“It’s shocking how well their economy is currently doing.” She referenced the new trade lines that are opening between Russia, Africa, Latin America and Asia. Additionally, Moscow’s discounts on the cost of a barrel of oil has made India one of the largest importers of Russian Oil. Last fall, Turkey doubled its fossil fuel imports from Russia.
She explained Russia is succeeding in the worldwide market by establishing shell companies, blending their fuels, reflagging their vessels and “making deals with countries that did not support, in the United Nations, the condemnation of the Russian Federation.”
In regards to the nuclear field, uranium has not been sanctioned by the United States and allies, as “we have no uranium supplies in our country that are processed domestically.” She stated that we are dependent on Canada, Australia and “most importantly” Russia for uranium. It is vital for the United States to have uranium, she said, because we are dependent on the resource for nuclear power plants and the U.S. nuclear arsenal.
Eisenhower presented a grim, but realistic, first-hand outlook. “I don’t mean to be gloomy about this, but I’ve made close to 100 trips to what is today the former Soviet Union, and I don’t see how this is going to come to an end,” she admitted. “I think that if we are lucky enough to find an agreement or a ceasefire, that we’re still going to have to address… the issues related to the other four wars, because all of them are interconnected.”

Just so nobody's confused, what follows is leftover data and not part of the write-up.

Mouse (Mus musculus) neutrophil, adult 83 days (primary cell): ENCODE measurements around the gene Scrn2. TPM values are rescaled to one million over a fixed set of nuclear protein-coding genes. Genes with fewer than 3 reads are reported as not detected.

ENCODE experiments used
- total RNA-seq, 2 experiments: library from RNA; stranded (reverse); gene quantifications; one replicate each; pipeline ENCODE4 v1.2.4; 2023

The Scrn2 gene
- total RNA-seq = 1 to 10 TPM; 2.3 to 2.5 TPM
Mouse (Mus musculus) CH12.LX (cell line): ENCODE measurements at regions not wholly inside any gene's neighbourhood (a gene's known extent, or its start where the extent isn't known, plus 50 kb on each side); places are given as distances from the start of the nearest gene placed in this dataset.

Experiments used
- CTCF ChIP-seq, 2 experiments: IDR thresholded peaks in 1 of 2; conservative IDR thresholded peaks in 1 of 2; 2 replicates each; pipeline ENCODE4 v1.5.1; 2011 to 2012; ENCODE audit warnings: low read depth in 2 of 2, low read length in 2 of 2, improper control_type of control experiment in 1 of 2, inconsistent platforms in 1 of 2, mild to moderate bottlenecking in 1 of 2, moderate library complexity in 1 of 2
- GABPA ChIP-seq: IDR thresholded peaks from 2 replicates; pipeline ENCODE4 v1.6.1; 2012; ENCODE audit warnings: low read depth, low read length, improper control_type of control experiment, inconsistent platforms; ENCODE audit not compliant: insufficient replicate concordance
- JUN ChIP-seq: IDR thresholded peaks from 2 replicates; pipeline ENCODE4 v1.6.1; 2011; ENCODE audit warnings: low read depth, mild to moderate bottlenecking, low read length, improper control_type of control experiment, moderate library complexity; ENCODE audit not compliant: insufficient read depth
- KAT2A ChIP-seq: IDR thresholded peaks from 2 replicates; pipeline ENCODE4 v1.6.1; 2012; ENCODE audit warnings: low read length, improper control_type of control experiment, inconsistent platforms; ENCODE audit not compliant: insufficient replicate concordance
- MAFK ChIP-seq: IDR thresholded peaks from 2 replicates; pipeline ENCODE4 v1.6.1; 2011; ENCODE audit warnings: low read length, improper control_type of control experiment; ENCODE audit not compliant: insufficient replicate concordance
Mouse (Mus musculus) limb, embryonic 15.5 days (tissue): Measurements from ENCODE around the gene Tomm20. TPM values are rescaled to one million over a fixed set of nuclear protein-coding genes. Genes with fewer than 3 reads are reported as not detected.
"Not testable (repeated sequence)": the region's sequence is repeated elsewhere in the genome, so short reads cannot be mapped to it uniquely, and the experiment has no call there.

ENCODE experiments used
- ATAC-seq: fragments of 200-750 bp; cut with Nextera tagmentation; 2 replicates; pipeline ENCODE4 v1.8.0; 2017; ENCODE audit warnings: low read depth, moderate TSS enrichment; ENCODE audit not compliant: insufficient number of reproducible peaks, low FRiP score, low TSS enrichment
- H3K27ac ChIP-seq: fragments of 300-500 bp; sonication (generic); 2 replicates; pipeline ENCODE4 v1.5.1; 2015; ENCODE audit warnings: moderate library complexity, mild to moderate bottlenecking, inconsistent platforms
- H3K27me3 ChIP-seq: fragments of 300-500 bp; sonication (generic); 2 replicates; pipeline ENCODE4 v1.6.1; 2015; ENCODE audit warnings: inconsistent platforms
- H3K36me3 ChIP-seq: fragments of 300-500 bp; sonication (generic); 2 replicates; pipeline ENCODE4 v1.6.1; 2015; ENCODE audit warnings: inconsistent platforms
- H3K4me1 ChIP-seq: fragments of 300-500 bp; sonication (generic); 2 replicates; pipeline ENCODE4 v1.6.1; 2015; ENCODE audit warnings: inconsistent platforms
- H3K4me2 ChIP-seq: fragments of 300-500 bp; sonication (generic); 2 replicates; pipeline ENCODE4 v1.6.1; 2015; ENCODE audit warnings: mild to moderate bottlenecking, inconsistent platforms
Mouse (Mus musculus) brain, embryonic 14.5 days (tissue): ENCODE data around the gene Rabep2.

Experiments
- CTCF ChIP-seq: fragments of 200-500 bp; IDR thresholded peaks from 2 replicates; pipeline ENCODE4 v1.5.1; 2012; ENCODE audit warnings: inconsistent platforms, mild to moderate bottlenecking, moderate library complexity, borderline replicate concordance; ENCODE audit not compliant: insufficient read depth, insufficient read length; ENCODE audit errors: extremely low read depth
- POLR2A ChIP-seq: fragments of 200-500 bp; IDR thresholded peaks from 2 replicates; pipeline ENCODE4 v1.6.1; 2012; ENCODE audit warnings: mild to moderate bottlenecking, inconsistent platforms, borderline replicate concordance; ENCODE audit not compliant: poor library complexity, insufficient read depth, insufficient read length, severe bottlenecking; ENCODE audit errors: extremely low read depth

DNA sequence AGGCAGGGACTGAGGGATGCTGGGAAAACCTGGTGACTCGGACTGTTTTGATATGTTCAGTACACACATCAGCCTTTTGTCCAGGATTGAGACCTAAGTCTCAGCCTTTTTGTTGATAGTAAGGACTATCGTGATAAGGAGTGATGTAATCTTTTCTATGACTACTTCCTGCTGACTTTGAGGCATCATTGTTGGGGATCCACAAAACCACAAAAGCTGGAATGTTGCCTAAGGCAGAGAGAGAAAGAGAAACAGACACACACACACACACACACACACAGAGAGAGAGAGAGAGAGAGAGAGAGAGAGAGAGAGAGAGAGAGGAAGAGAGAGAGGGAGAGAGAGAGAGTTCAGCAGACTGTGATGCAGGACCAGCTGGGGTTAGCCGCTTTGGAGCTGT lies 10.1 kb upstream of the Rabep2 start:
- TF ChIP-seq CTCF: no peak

She concluded with her belief that reaching pre-pandemic stability is out of sight. “I don’t see any immediate potential to return to the kind of stability that we had before the pandemic… we are actually today in another world.”
Despite her evaluations and conclusions, Eisenhower aims to have a hopeful outlook. “We all remain concerned about inflation and the potential of another terrorist attack… but nobody can get through life thinking about the downside. I was taught to be optimistic,” she said. “It mobilizes people… there is no better time than now to prepare for the upsides and the downsides of events stemming from our global interconnections.”